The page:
Technicians are the unsung heroes of the construction industry, applying proven techniques to solve practical problems. They carry responsibility for their own work and often for the work of others. In many areas of the industry where routine inspections and checks are carried out - on highways, railways and flood defences, for example - they are on the front line and expected to spot potential problems and pass on warnings before situations become critical.
Technicians must have an underlying technical knowledge to carry out their work. That is often, but not always, obtained by undertaking a course at a local further-education college. That course could be a full-time, two-year National or Higher National Diploma; a part-time, two-year National or Higher National Certificate day-release course sponsored by an employer; a two-year foundation degree also sponsored by an employer; or one of the new diplomas in construction and the built environment, or engineering, each of which will contain a period of industrial-based experience. These courses differ from degrees in that they contain more practical teaching. Generally, these courses are better suited to students that have good practical skills, or find extensive book learning frustrating.
A lot of employers are keen to recruit potential technicians and will attend school or college career fairs and other exhibitions to try to meet such people. Many are also happy to provide one- or two-week work experience placements for school pupils and college students. These companies will usually keep in touch with anyone who expresses interest in the work and the organisation. Students can also contact an organisation's human resource or training department, but any written communication needs to be clearly laid out and specific to the organisation being approached: this method can often produce a positive reaction, such as an invitation to an interview.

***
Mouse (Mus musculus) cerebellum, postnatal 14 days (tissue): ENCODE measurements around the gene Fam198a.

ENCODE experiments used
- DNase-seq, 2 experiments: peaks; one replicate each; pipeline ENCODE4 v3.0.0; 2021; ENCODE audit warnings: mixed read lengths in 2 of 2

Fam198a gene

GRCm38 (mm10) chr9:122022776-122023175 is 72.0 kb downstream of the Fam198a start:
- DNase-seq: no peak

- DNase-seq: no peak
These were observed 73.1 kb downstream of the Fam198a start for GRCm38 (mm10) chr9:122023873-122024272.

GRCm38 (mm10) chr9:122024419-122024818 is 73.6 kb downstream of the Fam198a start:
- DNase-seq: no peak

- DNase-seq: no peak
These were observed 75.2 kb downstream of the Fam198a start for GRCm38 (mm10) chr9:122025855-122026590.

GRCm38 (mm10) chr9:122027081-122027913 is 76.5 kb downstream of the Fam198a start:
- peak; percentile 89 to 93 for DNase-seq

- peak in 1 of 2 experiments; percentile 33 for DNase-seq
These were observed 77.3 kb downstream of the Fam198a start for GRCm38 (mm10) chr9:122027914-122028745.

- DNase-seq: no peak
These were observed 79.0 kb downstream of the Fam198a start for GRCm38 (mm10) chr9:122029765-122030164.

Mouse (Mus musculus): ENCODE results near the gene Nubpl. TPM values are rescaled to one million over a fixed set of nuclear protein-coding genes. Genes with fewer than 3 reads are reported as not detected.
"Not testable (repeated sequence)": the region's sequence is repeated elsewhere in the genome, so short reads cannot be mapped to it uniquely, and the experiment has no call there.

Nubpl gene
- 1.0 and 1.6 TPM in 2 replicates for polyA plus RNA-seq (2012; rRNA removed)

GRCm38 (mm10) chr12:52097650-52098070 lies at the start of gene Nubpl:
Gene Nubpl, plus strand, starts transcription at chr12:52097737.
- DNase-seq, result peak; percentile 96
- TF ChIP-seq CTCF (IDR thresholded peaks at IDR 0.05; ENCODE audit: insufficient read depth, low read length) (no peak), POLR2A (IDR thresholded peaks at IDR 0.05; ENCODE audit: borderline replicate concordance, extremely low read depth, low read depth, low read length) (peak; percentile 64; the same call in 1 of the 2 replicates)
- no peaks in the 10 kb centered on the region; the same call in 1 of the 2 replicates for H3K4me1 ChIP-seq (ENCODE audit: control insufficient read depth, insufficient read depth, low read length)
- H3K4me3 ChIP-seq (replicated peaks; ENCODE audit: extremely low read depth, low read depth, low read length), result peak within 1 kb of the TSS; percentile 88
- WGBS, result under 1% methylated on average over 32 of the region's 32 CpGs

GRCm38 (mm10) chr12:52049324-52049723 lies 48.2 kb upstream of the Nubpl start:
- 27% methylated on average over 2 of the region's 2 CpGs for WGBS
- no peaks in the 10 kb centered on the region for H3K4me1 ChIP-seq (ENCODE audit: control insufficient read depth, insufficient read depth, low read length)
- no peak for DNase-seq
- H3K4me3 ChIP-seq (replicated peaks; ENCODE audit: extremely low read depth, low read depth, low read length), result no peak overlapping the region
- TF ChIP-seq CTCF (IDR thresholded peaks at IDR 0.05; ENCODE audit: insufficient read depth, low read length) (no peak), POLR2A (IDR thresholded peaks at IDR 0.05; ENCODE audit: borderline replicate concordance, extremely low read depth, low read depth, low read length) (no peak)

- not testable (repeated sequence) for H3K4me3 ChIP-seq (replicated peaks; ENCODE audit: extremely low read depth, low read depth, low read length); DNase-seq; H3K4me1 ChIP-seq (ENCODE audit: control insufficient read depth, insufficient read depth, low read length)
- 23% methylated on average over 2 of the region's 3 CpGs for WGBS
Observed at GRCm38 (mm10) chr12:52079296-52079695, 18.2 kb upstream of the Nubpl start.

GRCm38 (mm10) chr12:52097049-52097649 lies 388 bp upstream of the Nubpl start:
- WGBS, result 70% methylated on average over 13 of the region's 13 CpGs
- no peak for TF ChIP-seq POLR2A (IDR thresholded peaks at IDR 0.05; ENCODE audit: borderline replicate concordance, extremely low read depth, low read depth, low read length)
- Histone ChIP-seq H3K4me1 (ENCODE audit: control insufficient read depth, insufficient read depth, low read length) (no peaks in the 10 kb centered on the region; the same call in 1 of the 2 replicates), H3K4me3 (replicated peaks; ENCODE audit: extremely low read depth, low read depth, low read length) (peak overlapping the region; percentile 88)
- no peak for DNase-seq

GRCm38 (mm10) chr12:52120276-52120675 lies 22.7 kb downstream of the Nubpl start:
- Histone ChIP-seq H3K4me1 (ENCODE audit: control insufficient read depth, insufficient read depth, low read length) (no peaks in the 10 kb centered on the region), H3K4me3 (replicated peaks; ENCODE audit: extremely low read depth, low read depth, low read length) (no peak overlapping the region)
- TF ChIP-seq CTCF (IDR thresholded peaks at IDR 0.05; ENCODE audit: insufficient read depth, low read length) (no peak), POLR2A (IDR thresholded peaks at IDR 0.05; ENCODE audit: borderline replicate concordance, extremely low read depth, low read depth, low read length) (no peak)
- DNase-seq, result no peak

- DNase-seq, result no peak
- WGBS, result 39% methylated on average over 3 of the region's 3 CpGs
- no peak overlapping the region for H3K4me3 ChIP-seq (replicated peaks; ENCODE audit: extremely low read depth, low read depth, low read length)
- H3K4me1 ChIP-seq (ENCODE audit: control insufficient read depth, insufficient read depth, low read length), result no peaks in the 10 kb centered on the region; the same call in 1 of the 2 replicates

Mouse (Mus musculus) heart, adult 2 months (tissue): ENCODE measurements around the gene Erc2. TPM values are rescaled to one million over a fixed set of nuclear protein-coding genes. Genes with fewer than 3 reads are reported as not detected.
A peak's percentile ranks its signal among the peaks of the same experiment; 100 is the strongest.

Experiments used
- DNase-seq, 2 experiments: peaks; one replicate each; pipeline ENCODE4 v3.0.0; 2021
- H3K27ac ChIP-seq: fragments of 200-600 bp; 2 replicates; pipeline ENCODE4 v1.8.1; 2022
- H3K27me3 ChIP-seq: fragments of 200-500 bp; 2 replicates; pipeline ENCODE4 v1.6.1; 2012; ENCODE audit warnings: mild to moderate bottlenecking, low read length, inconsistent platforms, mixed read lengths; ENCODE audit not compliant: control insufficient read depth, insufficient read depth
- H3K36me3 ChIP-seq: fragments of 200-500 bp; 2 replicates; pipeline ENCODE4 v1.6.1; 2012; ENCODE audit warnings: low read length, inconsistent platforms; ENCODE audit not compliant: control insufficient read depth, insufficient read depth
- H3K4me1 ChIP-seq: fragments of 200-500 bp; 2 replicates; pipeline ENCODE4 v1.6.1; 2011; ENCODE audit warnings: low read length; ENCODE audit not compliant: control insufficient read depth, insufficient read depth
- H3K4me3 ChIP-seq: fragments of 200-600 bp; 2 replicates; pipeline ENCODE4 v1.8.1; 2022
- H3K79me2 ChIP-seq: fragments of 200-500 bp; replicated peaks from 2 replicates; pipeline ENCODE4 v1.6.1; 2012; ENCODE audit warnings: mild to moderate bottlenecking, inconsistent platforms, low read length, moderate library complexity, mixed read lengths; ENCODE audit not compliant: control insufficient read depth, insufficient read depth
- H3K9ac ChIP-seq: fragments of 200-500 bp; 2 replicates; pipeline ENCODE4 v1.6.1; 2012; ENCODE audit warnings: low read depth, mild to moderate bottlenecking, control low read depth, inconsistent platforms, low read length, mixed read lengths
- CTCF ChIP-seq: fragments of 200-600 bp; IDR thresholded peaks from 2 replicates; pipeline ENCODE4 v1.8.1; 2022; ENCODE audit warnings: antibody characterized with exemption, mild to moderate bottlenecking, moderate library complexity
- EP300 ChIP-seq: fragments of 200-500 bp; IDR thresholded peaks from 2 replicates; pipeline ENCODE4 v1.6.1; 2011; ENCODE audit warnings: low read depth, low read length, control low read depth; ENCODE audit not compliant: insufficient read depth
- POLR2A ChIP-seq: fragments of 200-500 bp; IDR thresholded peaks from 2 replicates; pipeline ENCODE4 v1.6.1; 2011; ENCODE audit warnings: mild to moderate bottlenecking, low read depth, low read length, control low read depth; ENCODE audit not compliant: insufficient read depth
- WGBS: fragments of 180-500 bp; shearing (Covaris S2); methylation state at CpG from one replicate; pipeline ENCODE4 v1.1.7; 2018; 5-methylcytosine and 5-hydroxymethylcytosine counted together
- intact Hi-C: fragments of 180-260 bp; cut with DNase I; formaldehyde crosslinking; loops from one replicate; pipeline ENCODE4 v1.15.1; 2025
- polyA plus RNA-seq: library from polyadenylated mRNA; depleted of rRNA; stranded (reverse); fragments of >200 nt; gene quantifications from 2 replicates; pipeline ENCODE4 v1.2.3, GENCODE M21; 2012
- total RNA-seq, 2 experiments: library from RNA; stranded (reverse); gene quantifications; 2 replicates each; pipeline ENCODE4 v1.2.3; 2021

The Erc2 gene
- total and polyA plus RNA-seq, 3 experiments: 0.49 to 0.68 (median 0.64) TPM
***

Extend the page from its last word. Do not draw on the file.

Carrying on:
Technicians also need to get experience in the workplace, which is best gained by following a structured development scheme, operated by an employer, which leads towards a competence or skill qualification. That can be an industry-specific qualification of the sort available in the rail or nuclear sectors, or a more transferable qualification awarded by a professional institution. Many employers combine the teaching of theory with a development scheme by offering a Scottish or NVQ, usually at level 3; these can be obtained to support a variety of skills.
Most technicians gain experience and improve their skills over time to become very good senior technicians. If technicians wish to become more technically proficient or wish to progress into management, those qualified with National Diplomas or Certificates can further their education by pursuing other academic courses, such as a Higher National Diploma or Certificate, foundation degree or undergraduate degree. Many also learn on the job by attending short courses, which are often specialised.
Continuing professional development is an essential part of a technician's career. As their career pathway develops there are opportunities to develop and deepen their knowledge and skills through lifelong and work-based learning, as well as approved work-based learning routes that can lead to professional qualifications. The need to be continually learning about new ideas and techniques is essential in today's ever-changing industry.
The technician route is a good one for young people leaving school or college who do not find the idea of further study at university attractive. Training to become a technician could prove to be a more attractive option, particularly as it can offer early entry to the workplace and the option to do further training on the job to degree level and beyond.
Joyce Chia is the senior marketing executive at the Institution of Civil Engineers, www.ice.org.ukReuse content